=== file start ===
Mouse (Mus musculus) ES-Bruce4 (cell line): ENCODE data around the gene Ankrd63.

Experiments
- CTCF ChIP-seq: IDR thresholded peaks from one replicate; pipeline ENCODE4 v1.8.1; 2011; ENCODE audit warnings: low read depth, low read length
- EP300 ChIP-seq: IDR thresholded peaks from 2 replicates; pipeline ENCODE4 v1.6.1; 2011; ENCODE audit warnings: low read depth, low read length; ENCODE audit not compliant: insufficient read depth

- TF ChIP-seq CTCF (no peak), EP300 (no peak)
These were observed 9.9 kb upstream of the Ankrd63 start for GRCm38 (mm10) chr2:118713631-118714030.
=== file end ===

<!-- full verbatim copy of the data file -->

Mouse (Mus musculus) ES-Bruce4 (cell line): ENCODE data around the gene Ankrd63.

Experiments
- CTCF ChIP-seq: IDR thresholded peaks from one replicate; pipeline ENCODE4 v1.8.1; 2011; ENCODE audit warnings: low read depth, low read length
- EP300 ChIP-seq: IDR thresholded peaks from 2 replicates; pipeline ENCODE4 v1.6.1; 2011; ENCODE audit warnings: low read depth, low read length; ENCODE audit not compliant: insufficient read depth

- TF ChIP-seq CTCF (no peak), EP300 (no peak)
These were observed 9.9 kb upstream of the Ankrd63 start for GRCm38 (mm10) chr2:118713631-118714030.